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Tuesday, April 23, 2002 - Page updated at 12:00 AM

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Well-prepped Gates rips states' plan as destructive

Seattle Times Washington bureau

WASHINGTON — After four years of being judged from afar, Bill Gates finally took the stand in the landmark Microsoft antitrust case yesterday, warning that proposals from states seeking tough remedies would "cripple Microsoft as a technology company."

Dressed in a blue suit with a purple tie, the man who founded the world's most dominant software company entered the courtroom shortly after midday, a few strides ahead of his wife, Melinda, and a clutch of Microsoft advisers.

Amid heightened anticipation of what he would say, Gates listened attentively to the standard speech from U.S. District Judge Colleen Kollar-Kotelly about speaking into the microphone and not interrupting his questioner.

Steven Kuney, an attorney for the states, used Gates' own statements to portray Microsoft's protests as gross exaggerations of the states' proposed remedies.

But even as the two haggled over the legal and technical terms of the proposal, there was no sign of the evasive and surly side that Gates displayed during a videotaped deposition shown in court as the trial began in 1998. That performance is widely believed to have cost the company credibility with the judge who preceded Kollar-Kotelly on the case.

Instead, throughout the afternoon, Gates displayed a detailed knowledge of the states' proposals and offered extensive arguments for how they would undermine the work of Microsoft.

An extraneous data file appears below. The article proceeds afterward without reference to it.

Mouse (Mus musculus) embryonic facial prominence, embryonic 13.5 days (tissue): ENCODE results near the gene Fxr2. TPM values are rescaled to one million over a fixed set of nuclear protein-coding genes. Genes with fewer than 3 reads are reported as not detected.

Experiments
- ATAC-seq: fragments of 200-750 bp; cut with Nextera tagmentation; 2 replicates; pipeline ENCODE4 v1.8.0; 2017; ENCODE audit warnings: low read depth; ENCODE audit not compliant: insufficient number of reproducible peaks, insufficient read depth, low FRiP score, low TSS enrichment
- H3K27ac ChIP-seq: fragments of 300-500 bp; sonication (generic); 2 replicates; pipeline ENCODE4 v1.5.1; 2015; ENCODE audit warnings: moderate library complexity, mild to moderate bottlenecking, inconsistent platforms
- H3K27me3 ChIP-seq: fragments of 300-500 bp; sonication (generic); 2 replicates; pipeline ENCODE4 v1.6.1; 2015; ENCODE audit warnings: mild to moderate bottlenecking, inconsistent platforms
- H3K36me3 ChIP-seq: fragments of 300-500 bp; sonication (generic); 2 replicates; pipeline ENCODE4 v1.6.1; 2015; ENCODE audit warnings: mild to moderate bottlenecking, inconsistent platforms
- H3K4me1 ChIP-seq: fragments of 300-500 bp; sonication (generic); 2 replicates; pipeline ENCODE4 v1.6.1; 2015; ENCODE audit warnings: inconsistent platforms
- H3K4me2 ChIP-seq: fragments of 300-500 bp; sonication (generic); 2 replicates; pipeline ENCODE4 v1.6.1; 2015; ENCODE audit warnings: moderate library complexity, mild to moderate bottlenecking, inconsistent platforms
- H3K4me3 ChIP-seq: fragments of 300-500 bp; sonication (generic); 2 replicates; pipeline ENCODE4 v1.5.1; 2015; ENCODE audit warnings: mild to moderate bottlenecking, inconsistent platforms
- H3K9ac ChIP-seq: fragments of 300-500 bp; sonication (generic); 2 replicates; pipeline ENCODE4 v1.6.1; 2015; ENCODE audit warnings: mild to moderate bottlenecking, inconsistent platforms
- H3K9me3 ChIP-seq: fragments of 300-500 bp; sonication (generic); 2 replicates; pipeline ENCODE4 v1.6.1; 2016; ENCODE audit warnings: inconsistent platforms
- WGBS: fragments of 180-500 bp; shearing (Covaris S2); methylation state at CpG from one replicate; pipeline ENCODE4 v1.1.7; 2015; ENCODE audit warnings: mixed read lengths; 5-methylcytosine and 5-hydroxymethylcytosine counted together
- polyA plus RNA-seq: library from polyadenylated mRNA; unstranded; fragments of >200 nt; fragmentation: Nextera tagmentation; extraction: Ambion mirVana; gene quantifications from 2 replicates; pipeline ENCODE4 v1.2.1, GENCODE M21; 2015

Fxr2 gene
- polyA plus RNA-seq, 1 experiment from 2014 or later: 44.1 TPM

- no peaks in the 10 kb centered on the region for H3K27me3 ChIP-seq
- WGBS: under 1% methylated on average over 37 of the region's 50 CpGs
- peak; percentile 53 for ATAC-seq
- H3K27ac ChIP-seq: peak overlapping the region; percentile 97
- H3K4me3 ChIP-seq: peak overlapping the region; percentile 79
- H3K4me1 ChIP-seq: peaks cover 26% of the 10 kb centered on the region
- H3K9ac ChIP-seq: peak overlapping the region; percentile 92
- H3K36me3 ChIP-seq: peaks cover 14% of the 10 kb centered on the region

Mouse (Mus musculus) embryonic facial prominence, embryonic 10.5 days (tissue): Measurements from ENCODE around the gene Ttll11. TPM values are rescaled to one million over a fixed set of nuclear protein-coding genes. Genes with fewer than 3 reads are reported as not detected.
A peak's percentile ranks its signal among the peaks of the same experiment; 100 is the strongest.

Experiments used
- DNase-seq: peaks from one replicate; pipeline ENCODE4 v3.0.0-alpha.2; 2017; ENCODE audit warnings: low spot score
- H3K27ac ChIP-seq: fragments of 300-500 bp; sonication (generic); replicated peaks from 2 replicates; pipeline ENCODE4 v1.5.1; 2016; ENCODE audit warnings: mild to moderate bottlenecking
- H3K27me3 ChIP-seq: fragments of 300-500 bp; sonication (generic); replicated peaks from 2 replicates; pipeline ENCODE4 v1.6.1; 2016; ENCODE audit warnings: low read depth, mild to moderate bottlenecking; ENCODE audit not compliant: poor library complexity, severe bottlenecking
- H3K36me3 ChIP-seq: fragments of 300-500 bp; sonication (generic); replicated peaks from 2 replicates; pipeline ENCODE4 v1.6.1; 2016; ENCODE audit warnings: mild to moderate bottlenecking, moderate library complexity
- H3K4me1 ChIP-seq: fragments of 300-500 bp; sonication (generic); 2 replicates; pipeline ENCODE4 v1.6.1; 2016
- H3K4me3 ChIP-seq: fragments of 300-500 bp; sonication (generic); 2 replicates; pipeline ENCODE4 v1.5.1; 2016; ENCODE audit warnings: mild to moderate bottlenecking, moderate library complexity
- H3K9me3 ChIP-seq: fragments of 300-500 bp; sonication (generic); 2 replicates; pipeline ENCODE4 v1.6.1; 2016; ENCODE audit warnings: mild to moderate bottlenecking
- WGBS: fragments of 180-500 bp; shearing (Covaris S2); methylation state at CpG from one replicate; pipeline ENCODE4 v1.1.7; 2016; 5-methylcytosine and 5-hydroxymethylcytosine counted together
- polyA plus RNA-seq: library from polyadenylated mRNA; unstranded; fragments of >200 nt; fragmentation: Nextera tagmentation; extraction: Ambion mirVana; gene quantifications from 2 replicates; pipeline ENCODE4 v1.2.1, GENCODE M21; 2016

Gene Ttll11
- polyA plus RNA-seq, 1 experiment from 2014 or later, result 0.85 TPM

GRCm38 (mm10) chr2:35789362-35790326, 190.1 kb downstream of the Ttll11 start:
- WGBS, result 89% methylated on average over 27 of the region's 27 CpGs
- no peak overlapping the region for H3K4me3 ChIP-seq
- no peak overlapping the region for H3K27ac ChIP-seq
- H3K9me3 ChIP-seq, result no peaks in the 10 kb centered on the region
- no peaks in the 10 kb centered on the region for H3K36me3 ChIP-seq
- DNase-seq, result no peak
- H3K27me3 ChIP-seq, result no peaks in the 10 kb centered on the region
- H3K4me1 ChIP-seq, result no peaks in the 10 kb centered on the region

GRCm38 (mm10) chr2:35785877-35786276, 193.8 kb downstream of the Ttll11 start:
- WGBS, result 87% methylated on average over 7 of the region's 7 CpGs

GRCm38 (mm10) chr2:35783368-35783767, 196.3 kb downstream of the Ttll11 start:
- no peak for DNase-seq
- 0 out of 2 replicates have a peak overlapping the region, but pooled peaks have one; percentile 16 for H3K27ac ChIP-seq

If computer manufacturers were able to remove code from Windows, as the states demand, Gates said the operating system "would degrade in the worst possible way."

"The applications would fail. Windows Explorer would fail," he said. "The updates would fail and help would fail."

Kuney also sought to raise doubts about Gates' credibility, placing him at the center of efforts to quash competition by limiting the ability of other products to interact with Microsoft software. He presented a December 1996 e-mail from Gates warning other Microsoft executives against making Microsoft Office documents work too well with browsers other than Microsoft's Internet Explorer.

"Allowing Office documents to be rendered very well by other people's browsers is one of the most destructive things we could do to the company," Gates wrote. "This is a case where Office has to avoid doing something to destroy Windows."

Gates claimed that follow up e-mails would have made clear his primary concern was the development resources devoted to making PowerPoint slides display better on other browsers, a project he said had not made great progress.

"I thought that was not a good use of resources," he said.

Unyielding stance

While he was never combative, Gates frequently parsed Kuney's questions and refused to yield on his dire predictions for the high-tech industry should the states get their way. He seemed confident and spoke clearly. He shared a laugh with a deputy U.S. marshal in the courtroom during a break in the hearing.

Gates' performance could influence how Kollar-Kotelly decides on the demands by California, eight other states and the District of Columbia, which are seeking remedies beyond those that the Justice Department and nine other states accepted in a settlement reached last year.

Kuney chipped away at Gates' contentions that the litigating states' would force Microsoft to reveal source code to rivals, pull Windows from the market and lay off the bulk of its research-and-development staff.

The lawyer countered arguments that rivals would be able to clone Windows, by offering memos showing Microsoft executives, including Gates, considering whether to clone functions of Netscape Navigator and other products.